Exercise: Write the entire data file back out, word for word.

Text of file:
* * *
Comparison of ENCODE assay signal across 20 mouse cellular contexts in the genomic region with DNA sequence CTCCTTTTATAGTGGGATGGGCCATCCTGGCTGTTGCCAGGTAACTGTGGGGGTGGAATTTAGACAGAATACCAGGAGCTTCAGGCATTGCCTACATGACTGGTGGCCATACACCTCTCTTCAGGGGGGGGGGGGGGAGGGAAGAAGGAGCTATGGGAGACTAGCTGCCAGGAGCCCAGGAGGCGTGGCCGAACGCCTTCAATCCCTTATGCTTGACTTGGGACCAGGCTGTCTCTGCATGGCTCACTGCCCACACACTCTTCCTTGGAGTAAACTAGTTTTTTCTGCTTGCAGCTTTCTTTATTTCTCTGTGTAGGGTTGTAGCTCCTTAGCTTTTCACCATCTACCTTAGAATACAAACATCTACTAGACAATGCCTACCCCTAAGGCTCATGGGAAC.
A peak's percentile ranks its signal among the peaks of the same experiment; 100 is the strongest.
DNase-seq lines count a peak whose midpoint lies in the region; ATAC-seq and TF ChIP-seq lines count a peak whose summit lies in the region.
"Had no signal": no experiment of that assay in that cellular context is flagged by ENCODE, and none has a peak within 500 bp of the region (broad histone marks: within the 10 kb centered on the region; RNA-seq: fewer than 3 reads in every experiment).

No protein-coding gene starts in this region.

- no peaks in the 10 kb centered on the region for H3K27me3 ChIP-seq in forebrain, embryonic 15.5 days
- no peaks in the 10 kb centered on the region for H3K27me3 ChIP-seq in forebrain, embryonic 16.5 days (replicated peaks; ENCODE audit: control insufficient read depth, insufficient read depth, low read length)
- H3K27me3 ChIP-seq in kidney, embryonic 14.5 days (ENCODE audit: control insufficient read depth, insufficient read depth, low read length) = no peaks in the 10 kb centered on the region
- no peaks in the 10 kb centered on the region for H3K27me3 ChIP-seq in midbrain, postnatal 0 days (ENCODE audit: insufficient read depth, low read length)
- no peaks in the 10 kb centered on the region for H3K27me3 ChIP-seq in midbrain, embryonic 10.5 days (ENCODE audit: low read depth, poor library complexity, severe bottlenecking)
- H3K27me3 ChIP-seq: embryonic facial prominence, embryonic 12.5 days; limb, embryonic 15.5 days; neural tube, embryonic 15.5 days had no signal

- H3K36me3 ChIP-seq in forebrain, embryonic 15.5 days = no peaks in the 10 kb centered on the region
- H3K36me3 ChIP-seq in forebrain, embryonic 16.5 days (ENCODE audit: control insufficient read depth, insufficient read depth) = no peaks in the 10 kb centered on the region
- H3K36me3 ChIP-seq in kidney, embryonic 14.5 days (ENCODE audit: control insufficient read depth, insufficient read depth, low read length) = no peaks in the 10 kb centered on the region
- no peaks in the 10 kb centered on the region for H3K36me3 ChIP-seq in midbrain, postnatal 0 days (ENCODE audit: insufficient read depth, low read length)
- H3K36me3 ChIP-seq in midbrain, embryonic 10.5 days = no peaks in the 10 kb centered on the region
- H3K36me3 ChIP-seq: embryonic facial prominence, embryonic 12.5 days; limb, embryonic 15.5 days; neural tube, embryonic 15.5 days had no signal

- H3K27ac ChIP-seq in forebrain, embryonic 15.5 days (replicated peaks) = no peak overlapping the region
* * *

Comparison of ENCODE assay signal across 20 mouse cellular contexts in the genomic region with DNA sequence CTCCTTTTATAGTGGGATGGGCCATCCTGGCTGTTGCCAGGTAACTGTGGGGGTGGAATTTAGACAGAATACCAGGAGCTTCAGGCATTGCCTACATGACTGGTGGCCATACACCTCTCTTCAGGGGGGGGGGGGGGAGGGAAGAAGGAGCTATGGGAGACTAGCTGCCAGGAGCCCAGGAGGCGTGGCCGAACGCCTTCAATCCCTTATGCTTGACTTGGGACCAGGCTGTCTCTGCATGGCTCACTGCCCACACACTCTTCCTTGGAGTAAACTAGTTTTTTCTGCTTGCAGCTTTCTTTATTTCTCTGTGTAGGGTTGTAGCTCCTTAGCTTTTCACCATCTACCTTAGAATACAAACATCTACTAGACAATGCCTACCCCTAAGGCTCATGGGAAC.
A peak's percentile ranks its signal among the peaks of the same experiment; 100 is the strongest.
DNase-seq lines count a peak whose midpoint lies in the region; ATAC-seq and TF ChIP-seq lines count a peak whose summit lies in the region.
"Had no signal": no experiment of that assay in that cellular context is flagged by ENCODE, and none has a peak within 500 bp of the region (broad histone marks: within the 10 kb centered on the region; RNA-seq: fewer than 3 reads in every experiment).

No protein-coding gene starts in this region.

- no peaks in the 10 kb centered on the region for H3K27me3 ChIP-seq in forebrain, embryonic 15.5 days
- no peaks in the 10 kb centered on the region for H3K27me3 ChIP-seq in forebrain, embryonic 16.5 days (replicated peaks; ENCODE audit: control insufficient read depth, insufficient read depth, low read length)
- H3K27me3 ChIP-seq in kidney, embryonic 14.5 days (ENCODE audit: control insufficient read depth, insufficient read depth, low read length) = no peaks in the 10 kb centered on the region
- no peaks in the 10 kb centered on the region for H3K27me3 ChIP-seq in midbrain, postnatal 0 days (ENCODE audit: insufficient read depth, low read length)
- no peaks in the 10 kb centered on the region for H3K27me3 ChIP-seq in midbrain, embryonic 10.5 days (ENCODE audit: low read depth, poor library complexity, severe bottlenecking)
- H3K27me3 ChIP-seq: embryonic facial prominence, embryonic 12.5 days; limb, embryonic 15.5 days; neural tube, embryonic 15.5 days had no signal

- H3K36me3 ChIP-seq in forebrain, embryonic 15.5 days = no peaks in the 10 kb centered on the region
- H3K36me3 ChIP-seq in forebrain, embryonic 16.5 days (ENCODE audit: control insufficient read depth, insufficient read depth) = no peaks in the 10 kb centered on the region
- H3K36me3 ChIP-seq in kidney, embryonic 14.5 days (ENCODE audit: control insufficient read depth, insufficient read depth, low read length) = no peaks in the 10 kb centered on the region
- no peaks in the 10 kb centered on the region for H3K36me3 ChIP-seq in midbrain, postnatal 0 days (ENCODE audit: insufficient read depth, low read length)
- H3K36me3 ChIP-seq in midbrain, embryonic 10.5 days = no peaks in the 10 kb centered on the region
- H3K36me3 ChIP-seq: embryonic facial prominence, embryonic 12.5 days; limb, embryonic 15.5 days; neural tube, embryonic 15.5 days had no signal

- H3K27ac ChIP-seq in forebrain, embryonic 15.5 days (replicated peaks) = no peak overlapping the region